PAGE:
OKLAHOMA CITY (KFOR) – Despite being on the short list for the location of a new Volkswagen (VW) electric vehicle battery plant, Oklahoma has lost the bid to Canada – and state leaders are reacting to the news.

“It’s frustrating,” said Senate President Pro Tem Greg Treat. “It’s an honor to be considered, but that honor only goes so far. Finishing in second place or getting that participation trophy is not good enough.”

In early March, Gov. Kevin Stitt signed a $698 million incentive package into law to lure a major company to the MidAmerica Industrial Park in Pryor, Oklahoma.

Many in the state were hoping that major company would be the Volkswagen Group.

However, VW announced Monday that it would be taking its business to St. Thomas, Ontario, Canada.

“The Volkswagen Group steps up its activities in North America in a bid to take a strong position in this important growth market for battery electric vehicles,” said the VW press release. “The decision to expand the PowerCo cell production ramp-up from Europe to Canada is further proof of the ambitious growth strategy of the Group in North America.”

This is not Oklahoma’s first loss when it comes to landing a major company’s latest factory location.

Just last July, Panasonic ultimately chose Kansas for its new electric vehicle battery factory and in 2020, Tesla chose Austin, Texas instead of Tulsa for its facility.

“There’s a lot of good competitors out there,” said Treat. “We just got to figure out how to become more competitive and actually land these at the end of the day.”

On Monday, Treat announced he’s forming an Economic Development Select Committee to determine why businesses keep driving by Oklahoma.

“What did Austin do? What did Ontario do? Where are we falling short? What did Kansas do?” said Treat. “I want to do a deeper dive to figure out exactly what their incentive structure was like and what determined the ultimate outcome of this.”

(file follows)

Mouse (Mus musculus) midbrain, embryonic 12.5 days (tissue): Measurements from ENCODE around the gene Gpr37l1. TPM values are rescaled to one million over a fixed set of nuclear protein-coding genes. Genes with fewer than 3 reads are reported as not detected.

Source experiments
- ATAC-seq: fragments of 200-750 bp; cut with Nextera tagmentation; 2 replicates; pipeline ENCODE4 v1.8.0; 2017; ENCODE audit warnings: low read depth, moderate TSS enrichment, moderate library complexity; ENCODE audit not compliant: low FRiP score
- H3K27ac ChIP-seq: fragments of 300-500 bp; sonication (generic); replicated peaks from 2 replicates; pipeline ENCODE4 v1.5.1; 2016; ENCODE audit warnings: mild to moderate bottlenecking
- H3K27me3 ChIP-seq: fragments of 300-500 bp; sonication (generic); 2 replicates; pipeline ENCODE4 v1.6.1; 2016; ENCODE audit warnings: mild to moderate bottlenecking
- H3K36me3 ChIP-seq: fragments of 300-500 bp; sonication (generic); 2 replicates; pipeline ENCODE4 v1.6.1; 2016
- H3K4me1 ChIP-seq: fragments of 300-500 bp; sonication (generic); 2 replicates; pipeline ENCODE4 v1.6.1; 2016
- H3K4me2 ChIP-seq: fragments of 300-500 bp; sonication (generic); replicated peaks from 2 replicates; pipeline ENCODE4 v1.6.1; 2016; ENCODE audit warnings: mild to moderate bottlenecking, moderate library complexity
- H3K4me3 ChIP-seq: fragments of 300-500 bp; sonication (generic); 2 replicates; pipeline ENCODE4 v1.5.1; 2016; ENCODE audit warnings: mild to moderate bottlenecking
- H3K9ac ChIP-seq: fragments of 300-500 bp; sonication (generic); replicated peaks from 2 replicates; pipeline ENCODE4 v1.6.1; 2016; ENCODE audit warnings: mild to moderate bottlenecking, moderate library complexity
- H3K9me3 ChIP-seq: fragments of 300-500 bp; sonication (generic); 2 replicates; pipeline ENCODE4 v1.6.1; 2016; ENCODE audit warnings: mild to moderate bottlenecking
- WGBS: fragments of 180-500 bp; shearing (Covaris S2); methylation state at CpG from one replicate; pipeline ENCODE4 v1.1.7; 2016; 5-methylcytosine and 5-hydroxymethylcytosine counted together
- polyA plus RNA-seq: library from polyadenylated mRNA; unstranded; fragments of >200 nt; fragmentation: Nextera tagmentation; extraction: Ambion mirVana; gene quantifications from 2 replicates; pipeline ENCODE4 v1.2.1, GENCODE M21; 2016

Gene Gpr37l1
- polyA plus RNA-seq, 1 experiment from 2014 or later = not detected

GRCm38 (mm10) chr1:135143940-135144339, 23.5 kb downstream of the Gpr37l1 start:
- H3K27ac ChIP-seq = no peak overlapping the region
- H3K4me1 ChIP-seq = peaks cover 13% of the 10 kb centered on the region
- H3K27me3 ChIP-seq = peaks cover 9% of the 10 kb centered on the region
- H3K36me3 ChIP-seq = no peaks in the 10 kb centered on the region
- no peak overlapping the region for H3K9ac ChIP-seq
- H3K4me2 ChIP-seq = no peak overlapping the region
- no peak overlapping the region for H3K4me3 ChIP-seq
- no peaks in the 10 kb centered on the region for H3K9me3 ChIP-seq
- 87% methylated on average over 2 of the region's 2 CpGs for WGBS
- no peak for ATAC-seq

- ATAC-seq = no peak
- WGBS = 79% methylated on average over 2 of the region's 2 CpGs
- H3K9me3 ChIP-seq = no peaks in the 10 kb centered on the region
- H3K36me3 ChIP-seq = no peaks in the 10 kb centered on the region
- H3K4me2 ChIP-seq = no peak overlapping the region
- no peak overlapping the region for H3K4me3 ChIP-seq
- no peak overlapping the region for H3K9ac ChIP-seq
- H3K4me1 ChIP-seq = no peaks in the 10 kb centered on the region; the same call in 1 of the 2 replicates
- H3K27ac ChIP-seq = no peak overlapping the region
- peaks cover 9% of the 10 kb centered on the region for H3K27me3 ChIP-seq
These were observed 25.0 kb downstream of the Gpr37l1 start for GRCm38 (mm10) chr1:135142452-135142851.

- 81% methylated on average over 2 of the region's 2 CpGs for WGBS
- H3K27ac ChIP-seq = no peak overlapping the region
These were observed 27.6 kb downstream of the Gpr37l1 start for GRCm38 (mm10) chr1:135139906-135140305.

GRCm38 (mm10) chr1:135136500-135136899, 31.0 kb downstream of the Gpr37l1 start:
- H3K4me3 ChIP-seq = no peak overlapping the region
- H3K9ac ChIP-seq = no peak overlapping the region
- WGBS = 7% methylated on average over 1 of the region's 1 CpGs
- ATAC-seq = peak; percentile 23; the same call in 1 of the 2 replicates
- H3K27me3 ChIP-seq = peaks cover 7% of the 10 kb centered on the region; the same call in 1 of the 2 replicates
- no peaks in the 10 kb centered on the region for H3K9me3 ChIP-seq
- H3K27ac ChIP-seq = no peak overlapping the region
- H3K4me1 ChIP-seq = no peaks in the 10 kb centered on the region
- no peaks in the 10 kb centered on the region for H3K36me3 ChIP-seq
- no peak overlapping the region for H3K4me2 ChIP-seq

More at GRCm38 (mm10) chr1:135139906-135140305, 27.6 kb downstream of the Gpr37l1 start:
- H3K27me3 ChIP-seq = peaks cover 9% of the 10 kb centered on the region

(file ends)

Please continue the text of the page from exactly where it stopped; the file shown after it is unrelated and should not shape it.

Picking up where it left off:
A spokesman for VW, Mark Gillies, told KFOR Canada was selected due to:

  • Its position as a green supplier of choice for electric vehicles and batteries
  • High ESG standards
  • Being a stable, reliable partner
  • Based on ongoing dialogue since non-binding MoU in August 2022 and MoU expansion in December 2022
  • Ideal economic conditions

Gillies said Ontario got the nod because of:

  • Established automotive industry
  • Proximity to CAM production
  • Widely decarbonized power mix (share of CO2-free generation at ~92%)
  • Will be a sustainable starting base for our power supply

Gov. Stitt released a statement following the announcement:

There’s no doubt that today’s announcement was disappointing. We would have rather seen those thousands of jobs come to the U.S., specifically Oklahoma, than go across the border to Canada. That said, Oklahoma has never been in a position to compete with an entire country for a major project, but that’s exactly what we did and it’s a testament to the hard work of state leaders in the Legislature and the Commerce Department who are making Oklahoma the most business-friendly state in the nation. Now we are right back to work pursuing additional opportunities in the pipeline and will continue our critical efforts to help companies who are already in Oklahoma expand and grow. I remain committed and optimistic that if we continue to work together, Oklahoma will land one of these historic opportunities.

Governor Kevin Stitt

Rep. Monroe Nichols, D-Tulsa, says ‘extreme rhetoric’ in the Sooner State had a hand to play in VW’s decision.

It really is disappointing that Volkswagen has chosen Canada over Oklahoma. If opened, it would have been a top-five employer in the state. I know a lot of people in my district and in the Tulsa metro who could have used a high-paying manufacturing job with one of the globe’s most recognizable brands.

Reflecting on what went wrong, my hunch is that it is not a winning economic strategy to have a secretary of education who demeans higher education and actively works to dismantle public education.

I hope we can use this missed opportunity to have serious conversations about the type of environment Oklahoma presents businesses looking for a new home.

Representative Monroe Nichols

Oklahoma has until April 15 to lure another company to the Sooner State with the LEAD Act incentive package.

If not, the money allocated will go back into the state’s General Revenue Fund.

KFOR reached out to Ryan Walters’ team to get their response to Representative Nichols’ statement and is still waiting to hear back.